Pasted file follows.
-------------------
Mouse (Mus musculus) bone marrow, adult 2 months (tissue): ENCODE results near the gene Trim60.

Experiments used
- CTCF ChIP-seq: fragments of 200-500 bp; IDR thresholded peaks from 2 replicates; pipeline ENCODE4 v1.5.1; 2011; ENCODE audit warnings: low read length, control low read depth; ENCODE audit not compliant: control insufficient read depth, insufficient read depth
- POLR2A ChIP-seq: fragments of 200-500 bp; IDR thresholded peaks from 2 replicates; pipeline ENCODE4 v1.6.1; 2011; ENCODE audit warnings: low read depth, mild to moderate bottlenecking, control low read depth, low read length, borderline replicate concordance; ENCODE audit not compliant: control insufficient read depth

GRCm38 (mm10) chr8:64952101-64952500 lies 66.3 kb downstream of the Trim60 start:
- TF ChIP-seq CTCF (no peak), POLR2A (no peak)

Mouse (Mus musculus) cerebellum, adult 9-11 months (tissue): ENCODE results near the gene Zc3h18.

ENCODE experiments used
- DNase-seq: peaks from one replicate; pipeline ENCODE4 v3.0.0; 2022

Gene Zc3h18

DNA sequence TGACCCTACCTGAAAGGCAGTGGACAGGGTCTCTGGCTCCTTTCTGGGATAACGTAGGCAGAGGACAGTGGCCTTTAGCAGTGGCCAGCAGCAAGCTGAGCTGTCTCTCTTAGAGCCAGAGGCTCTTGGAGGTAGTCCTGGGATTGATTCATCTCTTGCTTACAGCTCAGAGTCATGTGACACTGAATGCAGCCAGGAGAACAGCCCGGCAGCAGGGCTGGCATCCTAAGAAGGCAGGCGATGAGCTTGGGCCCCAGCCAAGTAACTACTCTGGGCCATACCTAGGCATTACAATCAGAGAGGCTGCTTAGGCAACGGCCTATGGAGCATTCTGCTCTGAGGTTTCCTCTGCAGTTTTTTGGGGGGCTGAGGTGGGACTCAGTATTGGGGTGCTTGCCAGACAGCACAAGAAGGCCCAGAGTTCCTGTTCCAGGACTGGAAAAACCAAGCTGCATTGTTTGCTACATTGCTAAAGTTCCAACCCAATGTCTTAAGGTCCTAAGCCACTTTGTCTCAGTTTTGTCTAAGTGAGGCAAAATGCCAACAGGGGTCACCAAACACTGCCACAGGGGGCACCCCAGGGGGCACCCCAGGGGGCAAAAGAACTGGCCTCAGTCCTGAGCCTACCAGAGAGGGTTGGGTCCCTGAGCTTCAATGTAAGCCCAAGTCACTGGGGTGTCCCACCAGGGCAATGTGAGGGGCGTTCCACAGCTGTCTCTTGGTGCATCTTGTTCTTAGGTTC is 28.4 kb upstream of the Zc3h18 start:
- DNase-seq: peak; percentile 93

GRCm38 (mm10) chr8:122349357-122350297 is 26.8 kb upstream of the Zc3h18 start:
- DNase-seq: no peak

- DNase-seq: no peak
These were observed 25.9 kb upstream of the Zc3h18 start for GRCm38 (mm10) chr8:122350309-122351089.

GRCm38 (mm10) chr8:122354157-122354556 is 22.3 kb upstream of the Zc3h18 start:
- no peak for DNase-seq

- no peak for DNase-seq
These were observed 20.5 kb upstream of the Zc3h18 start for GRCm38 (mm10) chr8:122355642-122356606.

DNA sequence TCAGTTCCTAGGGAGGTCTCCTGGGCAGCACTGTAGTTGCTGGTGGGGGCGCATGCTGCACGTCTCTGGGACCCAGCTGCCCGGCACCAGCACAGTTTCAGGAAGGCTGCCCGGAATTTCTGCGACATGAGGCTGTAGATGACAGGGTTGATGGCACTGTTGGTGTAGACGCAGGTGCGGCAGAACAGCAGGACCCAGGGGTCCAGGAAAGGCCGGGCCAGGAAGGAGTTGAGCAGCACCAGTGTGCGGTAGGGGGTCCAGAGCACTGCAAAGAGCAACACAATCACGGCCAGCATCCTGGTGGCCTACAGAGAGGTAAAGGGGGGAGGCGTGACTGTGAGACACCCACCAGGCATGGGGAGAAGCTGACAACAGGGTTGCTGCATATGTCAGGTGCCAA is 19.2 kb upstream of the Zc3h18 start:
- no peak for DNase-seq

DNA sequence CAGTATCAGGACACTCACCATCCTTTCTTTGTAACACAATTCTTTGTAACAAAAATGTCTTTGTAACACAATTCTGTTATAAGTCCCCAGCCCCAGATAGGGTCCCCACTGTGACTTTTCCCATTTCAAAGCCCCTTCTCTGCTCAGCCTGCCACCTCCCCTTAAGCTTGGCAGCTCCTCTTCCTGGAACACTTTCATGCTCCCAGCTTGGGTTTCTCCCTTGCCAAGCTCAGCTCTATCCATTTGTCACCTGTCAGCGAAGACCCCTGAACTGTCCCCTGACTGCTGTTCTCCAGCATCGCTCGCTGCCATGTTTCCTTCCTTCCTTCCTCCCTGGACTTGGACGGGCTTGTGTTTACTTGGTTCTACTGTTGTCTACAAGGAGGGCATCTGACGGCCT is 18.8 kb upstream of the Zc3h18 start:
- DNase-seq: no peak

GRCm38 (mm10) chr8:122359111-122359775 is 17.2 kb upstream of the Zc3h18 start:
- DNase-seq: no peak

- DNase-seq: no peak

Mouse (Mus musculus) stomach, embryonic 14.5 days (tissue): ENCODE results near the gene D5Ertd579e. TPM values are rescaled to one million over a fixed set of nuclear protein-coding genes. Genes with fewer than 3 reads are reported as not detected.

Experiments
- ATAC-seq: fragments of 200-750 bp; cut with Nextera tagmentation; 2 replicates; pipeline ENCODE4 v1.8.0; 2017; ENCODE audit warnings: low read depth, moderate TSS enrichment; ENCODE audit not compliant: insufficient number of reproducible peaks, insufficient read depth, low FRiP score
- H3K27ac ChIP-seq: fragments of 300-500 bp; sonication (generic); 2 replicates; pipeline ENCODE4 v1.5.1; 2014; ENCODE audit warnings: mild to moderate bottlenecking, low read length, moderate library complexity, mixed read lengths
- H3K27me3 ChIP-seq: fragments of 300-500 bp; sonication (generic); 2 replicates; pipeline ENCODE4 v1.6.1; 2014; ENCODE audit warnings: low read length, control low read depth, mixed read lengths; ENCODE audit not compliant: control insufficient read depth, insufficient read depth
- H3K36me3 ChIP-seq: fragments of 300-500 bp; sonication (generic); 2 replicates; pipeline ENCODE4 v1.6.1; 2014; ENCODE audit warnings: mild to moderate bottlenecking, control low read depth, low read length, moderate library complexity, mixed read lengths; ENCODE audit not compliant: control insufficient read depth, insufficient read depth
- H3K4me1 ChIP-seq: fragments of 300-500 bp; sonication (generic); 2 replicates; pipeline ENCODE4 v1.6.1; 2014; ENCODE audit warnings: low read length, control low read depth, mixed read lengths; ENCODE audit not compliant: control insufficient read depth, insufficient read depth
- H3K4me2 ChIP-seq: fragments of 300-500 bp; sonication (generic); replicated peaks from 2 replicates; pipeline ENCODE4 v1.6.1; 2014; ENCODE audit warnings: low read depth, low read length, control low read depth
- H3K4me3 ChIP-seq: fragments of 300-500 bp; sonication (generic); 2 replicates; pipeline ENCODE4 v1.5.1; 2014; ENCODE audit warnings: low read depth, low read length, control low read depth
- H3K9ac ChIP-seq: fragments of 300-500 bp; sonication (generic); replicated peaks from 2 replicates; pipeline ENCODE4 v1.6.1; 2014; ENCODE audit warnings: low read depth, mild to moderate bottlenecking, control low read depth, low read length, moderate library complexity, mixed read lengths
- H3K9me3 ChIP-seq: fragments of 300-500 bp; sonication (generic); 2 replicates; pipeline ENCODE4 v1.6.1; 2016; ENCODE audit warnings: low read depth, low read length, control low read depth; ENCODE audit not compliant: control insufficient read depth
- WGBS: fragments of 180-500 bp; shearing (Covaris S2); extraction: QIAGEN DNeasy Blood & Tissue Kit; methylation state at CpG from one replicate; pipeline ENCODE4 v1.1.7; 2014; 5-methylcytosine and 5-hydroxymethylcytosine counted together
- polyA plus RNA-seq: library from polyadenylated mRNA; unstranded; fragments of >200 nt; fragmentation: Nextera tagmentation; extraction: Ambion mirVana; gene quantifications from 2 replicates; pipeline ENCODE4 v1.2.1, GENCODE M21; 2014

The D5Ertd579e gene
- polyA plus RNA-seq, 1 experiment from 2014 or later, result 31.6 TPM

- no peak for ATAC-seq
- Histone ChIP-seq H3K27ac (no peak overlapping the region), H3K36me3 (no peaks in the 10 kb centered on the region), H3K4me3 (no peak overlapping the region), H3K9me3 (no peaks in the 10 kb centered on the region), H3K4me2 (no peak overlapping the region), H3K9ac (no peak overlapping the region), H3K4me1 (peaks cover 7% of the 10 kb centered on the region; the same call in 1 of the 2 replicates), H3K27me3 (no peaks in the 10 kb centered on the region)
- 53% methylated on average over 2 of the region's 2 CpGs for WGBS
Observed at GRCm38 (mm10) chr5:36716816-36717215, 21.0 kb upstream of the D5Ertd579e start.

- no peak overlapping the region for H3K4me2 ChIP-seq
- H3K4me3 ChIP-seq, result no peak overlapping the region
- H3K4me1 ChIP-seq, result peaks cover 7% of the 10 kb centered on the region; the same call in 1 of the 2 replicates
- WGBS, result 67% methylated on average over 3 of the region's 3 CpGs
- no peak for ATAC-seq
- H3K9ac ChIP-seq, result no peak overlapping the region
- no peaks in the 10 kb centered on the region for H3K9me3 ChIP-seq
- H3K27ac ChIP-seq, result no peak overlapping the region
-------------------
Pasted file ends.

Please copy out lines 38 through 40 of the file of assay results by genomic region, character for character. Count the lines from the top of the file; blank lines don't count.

- H3K9me3 ChIP-seq: fragments of 300-500 bp; sonication (generic); 2 replicates; pipeline ENCODE4 v1.6.1; 2016; ENCODE audit warnings: low read depth, low read length, control low read depth; ENCODE audit not compliant: control insufficient read depth
- WGBS: fragments of 180-500 bp; shearing (Covaris S2); extraction: QIAGEN DNeasy Blood & Tissue Kit; methylation state at CpG from one replicate; pipeline ENCODE4 v1.1.7; 2014; 5-methylcytosine and 5-hydroxymethylcytosine counted together
- polyA plus RNA-seq: library from polyadenylated mRNA; unstranded; fragments of >200 nt; fragmentation: Nextera tagmentation; extraction: Ambion mirVana; gene quantifications from 2 replicates; pipeline ENCODE4 v1.2.1, GENCODE M21; 2014